Soldiers and veterans respond to Army advertisement calling for more women in the Infantry


The Army is seeking more females to join the Infantry, nearly seven years after opening the branch to women.

A video posted by the US Army shows a female infantry sergeant (11B) talking about how females should join the Infantry.

“My MOS is 11 Bravo,” Sergeant Thorman said in the video.

“Females weren’t able to join the specific MOS,” she continued. “In 2017, they started a program where females were allowed to join, and it was probably the best decision I made.”

Many people in the comments pointed out that the Infantry MOS does not have many real-world applications, and frequently results in people not having any job skills once they get out of the Army.

“She’ll be a Walmart greeter when she gets out because it doesn’t transfer,” one Facebook user wrote.

“Ugh, why would you want to be Infantry?” another chimed in. “Honestly, what actual marketable experience are you getting?”

However, most comments were from male Infantry alumni, who were unhappy about the seperate standards for women in an unforgiving branch.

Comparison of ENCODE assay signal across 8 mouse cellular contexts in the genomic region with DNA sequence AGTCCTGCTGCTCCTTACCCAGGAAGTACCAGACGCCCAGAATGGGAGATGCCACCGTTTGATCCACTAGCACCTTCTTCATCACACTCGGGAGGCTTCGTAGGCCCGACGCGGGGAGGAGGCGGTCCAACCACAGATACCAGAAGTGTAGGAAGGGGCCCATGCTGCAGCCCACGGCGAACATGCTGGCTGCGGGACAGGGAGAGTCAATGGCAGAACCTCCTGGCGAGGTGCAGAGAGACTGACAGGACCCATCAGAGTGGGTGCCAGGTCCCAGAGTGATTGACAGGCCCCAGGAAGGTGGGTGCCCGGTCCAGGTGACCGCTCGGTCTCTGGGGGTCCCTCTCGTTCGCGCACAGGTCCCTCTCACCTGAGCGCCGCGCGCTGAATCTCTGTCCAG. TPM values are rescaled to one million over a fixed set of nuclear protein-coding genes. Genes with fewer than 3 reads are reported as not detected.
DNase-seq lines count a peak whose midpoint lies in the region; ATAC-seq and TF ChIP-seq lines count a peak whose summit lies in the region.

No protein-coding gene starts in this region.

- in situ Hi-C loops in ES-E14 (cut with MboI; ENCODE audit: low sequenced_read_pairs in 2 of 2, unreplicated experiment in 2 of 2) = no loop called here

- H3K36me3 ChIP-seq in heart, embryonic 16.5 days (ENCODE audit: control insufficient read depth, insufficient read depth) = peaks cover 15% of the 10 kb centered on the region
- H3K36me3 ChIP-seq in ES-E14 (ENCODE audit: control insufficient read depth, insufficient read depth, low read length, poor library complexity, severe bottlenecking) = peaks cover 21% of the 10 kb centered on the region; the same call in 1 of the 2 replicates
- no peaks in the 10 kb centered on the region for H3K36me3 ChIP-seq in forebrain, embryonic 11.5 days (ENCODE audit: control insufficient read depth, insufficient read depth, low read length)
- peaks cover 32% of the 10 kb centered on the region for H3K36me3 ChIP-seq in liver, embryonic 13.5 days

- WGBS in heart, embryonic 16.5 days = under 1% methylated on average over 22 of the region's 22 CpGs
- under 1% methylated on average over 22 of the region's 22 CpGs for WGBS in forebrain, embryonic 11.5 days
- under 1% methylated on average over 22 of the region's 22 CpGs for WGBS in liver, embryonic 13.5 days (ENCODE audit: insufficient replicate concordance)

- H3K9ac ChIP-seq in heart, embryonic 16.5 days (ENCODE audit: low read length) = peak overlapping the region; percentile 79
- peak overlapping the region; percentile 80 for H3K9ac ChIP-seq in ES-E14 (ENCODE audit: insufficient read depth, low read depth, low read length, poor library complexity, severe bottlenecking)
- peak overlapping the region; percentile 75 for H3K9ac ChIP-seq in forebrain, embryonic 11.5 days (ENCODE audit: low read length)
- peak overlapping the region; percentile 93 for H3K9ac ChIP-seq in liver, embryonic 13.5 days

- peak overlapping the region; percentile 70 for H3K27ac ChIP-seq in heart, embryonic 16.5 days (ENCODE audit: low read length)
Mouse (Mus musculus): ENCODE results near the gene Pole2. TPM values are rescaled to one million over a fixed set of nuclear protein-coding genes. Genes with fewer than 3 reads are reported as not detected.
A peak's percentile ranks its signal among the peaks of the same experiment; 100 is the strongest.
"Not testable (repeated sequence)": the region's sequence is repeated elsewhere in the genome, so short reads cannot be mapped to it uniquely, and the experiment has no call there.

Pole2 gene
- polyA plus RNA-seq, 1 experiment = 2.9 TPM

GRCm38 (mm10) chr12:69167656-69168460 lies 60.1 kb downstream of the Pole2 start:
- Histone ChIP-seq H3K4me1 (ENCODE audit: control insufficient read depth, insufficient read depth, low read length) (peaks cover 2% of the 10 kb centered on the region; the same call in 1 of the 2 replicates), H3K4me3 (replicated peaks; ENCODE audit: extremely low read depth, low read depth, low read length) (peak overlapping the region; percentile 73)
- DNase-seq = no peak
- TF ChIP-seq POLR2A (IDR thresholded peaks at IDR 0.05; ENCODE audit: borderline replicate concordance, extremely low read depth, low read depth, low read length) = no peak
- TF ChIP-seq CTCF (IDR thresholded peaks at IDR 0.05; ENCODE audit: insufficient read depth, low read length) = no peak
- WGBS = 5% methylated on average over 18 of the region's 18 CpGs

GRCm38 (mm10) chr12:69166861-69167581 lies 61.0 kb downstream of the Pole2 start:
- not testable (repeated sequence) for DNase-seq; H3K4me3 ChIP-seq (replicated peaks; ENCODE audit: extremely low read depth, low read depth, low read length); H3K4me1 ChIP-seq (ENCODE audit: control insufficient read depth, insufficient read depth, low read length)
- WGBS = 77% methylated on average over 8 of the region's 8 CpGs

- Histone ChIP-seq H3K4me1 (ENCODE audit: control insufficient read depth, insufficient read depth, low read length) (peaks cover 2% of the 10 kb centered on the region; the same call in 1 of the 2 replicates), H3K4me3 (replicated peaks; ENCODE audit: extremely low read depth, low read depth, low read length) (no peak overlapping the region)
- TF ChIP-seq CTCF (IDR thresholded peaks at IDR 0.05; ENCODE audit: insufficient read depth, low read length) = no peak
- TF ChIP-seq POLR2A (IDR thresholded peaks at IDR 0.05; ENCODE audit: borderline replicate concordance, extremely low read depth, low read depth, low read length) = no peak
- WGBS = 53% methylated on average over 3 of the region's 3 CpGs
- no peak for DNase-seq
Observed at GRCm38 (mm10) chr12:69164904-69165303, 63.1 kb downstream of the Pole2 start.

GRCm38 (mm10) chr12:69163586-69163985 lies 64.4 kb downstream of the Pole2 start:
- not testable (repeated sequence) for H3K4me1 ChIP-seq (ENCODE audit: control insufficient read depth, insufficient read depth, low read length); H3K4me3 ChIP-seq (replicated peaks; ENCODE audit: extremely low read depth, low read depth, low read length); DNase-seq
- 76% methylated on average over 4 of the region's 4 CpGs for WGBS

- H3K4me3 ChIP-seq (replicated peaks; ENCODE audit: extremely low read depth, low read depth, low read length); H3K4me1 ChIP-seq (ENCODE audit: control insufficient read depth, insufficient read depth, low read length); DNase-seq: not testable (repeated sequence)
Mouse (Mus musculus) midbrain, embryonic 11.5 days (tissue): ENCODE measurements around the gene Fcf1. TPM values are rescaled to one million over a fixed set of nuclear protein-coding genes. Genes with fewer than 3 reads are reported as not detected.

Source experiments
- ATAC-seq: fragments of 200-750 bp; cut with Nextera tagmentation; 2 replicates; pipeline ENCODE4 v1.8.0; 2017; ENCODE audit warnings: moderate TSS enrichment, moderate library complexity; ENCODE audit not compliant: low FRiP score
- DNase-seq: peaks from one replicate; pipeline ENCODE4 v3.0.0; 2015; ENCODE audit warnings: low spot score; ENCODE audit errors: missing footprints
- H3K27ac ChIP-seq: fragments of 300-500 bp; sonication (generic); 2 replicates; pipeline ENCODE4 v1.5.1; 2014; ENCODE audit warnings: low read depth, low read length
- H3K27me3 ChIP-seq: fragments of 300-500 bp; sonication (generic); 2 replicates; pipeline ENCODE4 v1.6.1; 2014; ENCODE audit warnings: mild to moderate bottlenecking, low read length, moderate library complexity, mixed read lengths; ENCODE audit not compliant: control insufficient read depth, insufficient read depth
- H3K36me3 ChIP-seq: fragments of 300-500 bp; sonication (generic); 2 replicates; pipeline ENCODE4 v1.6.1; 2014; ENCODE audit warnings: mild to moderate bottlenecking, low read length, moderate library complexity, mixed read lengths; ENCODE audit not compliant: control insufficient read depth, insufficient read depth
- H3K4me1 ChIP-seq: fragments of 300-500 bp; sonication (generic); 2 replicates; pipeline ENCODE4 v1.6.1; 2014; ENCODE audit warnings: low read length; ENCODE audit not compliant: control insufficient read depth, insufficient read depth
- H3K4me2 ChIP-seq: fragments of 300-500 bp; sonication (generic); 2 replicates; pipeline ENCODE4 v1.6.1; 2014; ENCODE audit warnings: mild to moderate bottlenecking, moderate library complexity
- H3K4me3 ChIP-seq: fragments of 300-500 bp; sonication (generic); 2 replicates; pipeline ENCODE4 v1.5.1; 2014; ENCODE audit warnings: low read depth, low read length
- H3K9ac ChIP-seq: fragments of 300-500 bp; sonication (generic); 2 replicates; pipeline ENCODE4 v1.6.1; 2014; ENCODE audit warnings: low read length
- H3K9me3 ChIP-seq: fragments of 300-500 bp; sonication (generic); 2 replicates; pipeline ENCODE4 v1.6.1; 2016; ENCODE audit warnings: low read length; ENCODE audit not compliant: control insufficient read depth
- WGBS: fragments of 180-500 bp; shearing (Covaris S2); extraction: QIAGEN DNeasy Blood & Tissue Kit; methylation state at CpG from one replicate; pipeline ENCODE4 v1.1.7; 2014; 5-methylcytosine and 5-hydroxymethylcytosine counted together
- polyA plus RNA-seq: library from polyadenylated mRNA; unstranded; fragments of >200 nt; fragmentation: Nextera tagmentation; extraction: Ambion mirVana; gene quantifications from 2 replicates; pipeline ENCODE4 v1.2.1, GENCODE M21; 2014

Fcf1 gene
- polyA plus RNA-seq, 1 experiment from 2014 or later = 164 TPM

“If I did her max PT numbers I would fail,” one netizen said. “A 300 for her is a 150 for me. She scares no one.”

“Not the same physical standards for testing though,” another added “You can’t hold a female to female standards in the infantry. You have to hold her to the male standards or or doesn’t count. She has to be able to do what they do. So the same amount of pushups , sit ups , whatever for testing. But they don’t do that. They hold them to different standards in the same MOS.”

Others pointed out that the PT standards of the new Army Combat Fitness Test [which followed co-ed integration] are so degraded that readiness is affected.

It was supposed to be [MOS specific], but they changed it 4 times,” one user wrote. “It’s a joke, and my 67-year-old mother can pass it. There is only equality in the Army when they want a female in combat arms or when they want to push one through Ranger School. No real equality though. It’s all gender-specific to include staying home with your children on a snow day.”

For many, however, it was the grooming double standards of Thorman that bothered them.

“I love the earrings and long hair in a bun,” one user opined sarcastically. “I bet the other male members of her platoon enjoy seeing that after going to the barber for a high and tight.”

Thorman claims she aspires to be a sergeant major one day.

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Author

  • Andy Wolf

    Andy Wolf is an Appalachian native who spent much of his youth and young adulthood overseas in search of combat, riches, and adventure- accruing decades of experience in military, corporate, first responder, journalistic and advisory roles. He resides in North Carolina's Blue Ridge Mountains with his K9 companion, Kiki.

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